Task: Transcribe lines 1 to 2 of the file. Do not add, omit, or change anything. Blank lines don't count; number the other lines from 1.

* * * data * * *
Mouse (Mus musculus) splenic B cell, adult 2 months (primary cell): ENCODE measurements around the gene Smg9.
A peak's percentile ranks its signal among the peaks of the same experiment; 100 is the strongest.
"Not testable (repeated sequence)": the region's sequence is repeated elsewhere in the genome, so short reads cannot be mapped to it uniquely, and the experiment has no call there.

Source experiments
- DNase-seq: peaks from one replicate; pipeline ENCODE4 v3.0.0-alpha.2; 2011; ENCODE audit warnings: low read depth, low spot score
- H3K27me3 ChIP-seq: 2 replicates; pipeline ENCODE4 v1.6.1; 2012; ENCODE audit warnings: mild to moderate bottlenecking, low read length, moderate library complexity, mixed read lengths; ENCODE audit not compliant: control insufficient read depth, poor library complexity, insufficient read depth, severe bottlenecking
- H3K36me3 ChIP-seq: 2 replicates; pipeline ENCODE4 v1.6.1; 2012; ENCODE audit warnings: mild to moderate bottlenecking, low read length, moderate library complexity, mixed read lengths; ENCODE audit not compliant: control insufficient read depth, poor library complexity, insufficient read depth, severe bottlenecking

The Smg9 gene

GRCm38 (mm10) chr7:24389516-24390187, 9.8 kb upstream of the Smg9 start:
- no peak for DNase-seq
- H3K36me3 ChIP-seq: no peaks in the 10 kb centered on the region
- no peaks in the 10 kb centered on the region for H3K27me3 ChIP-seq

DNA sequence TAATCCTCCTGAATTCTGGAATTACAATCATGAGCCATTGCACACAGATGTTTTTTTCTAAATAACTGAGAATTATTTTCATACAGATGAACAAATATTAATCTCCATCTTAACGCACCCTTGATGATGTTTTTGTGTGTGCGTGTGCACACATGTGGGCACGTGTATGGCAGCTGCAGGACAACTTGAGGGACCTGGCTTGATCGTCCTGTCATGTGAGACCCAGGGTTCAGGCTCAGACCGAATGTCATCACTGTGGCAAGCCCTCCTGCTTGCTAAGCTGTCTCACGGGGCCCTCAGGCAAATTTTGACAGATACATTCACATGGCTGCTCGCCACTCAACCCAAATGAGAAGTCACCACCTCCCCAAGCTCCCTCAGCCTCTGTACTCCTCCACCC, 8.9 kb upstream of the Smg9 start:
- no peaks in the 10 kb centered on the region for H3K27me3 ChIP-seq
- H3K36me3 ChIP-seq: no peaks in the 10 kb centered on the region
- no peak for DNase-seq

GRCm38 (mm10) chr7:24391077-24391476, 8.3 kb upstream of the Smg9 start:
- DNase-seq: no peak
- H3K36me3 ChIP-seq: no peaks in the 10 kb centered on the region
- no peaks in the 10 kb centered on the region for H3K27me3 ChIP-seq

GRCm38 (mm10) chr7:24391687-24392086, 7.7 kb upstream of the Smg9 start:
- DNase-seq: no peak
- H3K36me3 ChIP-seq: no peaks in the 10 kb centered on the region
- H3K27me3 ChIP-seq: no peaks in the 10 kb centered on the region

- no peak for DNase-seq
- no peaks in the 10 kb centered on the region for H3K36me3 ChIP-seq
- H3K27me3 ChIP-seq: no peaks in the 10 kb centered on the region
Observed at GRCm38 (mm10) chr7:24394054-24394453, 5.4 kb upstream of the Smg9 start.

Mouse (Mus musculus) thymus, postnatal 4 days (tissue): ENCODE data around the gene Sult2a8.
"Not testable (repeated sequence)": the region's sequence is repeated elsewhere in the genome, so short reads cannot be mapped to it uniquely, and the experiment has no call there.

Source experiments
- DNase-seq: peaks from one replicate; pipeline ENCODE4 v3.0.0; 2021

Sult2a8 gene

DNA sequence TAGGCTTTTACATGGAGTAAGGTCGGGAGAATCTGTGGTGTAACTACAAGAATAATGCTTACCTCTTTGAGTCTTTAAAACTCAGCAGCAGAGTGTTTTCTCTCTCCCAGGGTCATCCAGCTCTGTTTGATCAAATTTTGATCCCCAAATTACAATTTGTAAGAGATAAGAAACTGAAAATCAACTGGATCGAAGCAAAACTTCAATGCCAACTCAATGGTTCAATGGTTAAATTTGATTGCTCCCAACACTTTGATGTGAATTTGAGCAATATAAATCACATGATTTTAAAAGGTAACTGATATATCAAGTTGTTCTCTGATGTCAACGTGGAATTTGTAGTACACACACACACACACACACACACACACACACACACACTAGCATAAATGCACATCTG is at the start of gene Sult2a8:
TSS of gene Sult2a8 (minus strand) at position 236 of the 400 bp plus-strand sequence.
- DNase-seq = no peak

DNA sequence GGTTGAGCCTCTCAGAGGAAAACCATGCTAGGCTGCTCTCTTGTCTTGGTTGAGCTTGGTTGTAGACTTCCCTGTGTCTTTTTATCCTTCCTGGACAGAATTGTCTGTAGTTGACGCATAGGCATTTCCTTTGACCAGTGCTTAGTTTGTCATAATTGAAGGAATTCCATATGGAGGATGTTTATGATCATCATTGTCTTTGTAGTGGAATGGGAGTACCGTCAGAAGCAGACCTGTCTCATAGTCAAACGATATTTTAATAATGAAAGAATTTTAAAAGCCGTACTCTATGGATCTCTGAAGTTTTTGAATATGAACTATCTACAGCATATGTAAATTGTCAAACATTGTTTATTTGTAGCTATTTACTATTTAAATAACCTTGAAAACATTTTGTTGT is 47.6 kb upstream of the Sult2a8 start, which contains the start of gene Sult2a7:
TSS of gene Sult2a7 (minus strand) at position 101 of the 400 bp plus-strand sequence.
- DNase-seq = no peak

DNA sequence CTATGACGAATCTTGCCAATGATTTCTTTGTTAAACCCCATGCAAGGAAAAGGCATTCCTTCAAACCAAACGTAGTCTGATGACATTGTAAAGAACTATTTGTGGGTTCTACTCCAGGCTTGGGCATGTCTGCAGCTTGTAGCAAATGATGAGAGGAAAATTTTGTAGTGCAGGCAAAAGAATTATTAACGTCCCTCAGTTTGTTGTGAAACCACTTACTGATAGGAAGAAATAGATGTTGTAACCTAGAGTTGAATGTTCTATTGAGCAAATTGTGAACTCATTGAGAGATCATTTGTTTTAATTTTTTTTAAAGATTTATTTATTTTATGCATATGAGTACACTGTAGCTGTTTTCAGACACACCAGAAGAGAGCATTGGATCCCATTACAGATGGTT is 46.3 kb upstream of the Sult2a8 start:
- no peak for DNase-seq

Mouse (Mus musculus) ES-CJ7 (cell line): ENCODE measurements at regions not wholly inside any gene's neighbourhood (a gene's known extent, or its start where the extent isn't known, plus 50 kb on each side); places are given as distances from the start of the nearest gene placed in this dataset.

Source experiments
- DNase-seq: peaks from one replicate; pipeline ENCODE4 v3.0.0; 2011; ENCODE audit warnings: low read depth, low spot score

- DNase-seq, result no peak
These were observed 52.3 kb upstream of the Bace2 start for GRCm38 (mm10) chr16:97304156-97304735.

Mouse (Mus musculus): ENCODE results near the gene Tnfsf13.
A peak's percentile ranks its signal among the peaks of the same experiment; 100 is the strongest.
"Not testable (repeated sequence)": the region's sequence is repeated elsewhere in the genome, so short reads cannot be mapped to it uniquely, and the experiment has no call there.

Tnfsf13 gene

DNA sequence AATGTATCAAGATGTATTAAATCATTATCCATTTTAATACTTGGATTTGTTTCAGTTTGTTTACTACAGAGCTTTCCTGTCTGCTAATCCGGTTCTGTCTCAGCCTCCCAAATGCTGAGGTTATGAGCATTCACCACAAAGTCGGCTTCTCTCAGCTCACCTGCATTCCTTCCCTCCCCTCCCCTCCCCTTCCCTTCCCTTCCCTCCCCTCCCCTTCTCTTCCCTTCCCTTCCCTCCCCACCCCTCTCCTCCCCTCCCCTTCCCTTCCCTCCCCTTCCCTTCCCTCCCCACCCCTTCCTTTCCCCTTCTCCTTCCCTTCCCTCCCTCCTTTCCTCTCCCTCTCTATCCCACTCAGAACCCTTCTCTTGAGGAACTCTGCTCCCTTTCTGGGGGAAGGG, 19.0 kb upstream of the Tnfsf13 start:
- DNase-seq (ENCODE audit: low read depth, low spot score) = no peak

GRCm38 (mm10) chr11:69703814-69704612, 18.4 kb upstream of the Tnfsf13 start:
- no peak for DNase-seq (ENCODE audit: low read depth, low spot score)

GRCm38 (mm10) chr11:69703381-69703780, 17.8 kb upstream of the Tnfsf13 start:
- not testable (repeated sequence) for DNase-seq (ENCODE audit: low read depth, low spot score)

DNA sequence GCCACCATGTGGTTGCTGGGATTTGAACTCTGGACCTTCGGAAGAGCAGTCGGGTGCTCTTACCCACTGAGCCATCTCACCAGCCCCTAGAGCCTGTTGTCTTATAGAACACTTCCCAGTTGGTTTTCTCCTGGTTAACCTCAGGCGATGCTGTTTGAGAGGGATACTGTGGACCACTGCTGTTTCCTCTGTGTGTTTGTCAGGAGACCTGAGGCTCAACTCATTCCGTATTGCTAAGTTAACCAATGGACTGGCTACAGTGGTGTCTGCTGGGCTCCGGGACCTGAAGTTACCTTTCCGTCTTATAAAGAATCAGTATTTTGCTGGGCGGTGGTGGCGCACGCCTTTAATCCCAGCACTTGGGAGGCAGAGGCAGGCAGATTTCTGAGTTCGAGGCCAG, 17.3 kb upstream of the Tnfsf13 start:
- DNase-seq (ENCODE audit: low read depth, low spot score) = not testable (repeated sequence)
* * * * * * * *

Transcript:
Mouse (Mus musculus) splenic B cell, adult 2 months (primary cell): ENCODE measurements around the gene Smg9.
A peak's percentile ranks its signal among the peaks of the same experiment; 100 is the strongest.